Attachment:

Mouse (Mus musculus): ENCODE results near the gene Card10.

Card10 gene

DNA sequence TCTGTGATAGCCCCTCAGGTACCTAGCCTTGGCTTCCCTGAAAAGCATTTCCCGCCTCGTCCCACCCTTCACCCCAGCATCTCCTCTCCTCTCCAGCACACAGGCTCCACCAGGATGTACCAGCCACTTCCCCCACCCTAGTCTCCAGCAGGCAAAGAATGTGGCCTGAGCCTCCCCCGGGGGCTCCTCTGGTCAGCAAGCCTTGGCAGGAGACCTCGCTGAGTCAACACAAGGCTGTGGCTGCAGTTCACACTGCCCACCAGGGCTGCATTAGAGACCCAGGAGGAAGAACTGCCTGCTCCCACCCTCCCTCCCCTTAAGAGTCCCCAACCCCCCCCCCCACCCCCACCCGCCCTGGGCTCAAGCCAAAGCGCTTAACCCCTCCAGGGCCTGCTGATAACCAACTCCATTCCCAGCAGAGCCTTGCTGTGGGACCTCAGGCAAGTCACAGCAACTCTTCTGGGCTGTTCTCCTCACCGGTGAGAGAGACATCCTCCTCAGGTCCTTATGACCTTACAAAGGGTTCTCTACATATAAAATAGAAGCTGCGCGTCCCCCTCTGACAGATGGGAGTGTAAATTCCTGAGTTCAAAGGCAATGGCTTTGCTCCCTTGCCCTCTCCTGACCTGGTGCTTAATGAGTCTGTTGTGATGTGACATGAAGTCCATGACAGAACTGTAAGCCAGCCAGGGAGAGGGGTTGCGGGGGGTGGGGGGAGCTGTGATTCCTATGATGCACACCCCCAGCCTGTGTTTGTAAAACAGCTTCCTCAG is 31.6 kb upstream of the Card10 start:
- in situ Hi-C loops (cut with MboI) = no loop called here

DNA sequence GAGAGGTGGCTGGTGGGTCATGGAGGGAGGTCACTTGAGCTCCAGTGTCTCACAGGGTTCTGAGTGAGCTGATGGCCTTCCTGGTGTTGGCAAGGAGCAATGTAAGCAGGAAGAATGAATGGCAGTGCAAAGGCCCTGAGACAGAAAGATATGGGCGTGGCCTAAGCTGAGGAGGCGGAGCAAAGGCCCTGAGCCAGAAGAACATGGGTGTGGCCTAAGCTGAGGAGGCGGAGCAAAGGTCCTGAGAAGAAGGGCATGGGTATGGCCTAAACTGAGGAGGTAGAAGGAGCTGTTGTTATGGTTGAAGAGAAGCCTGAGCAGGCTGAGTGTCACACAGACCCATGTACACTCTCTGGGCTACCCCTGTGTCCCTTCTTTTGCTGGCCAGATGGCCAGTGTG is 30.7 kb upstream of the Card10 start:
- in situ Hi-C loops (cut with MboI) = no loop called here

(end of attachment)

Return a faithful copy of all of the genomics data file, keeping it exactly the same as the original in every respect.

Mouse (Mus musculus): ENCODE results near the gene Card10.

Card10 gene

DNA sequence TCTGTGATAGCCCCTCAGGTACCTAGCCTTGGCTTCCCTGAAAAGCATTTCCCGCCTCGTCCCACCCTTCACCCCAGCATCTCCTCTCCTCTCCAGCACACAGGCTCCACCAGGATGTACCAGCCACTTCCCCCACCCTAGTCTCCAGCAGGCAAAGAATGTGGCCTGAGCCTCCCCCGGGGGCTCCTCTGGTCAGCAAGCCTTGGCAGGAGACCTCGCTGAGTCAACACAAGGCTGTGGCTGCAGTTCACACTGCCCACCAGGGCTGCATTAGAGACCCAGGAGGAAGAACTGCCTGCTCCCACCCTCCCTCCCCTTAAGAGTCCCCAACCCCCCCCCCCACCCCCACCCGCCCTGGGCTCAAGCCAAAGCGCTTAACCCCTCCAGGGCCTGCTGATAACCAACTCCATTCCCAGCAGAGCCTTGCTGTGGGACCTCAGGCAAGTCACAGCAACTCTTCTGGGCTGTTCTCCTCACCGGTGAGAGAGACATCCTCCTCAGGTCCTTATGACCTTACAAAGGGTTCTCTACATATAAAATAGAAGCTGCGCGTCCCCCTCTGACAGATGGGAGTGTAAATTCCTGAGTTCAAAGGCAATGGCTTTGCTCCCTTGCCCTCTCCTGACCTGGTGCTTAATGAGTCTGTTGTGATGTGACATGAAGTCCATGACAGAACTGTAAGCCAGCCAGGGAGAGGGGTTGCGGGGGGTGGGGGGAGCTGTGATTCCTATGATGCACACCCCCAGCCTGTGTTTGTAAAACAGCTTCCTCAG is 31.6 kb upstream of the Card10 start:
- in situ Hi-C loops (cut with MboI) = no loop called here

DNA sequence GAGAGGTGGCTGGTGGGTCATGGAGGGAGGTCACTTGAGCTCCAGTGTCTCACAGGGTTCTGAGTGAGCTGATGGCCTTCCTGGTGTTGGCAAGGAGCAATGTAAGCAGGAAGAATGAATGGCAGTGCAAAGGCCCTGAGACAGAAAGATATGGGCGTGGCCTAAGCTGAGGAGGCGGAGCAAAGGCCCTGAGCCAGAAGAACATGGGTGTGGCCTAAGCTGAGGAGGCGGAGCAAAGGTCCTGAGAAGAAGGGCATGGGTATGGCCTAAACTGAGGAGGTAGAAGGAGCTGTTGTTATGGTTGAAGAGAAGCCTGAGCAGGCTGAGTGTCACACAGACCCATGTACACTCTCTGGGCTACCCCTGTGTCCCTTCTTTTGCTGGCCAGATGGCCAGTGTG is 30.7 kb upstream of the Card10 start:
- in situ Hi-C loops (cut with MboI) = no loop called here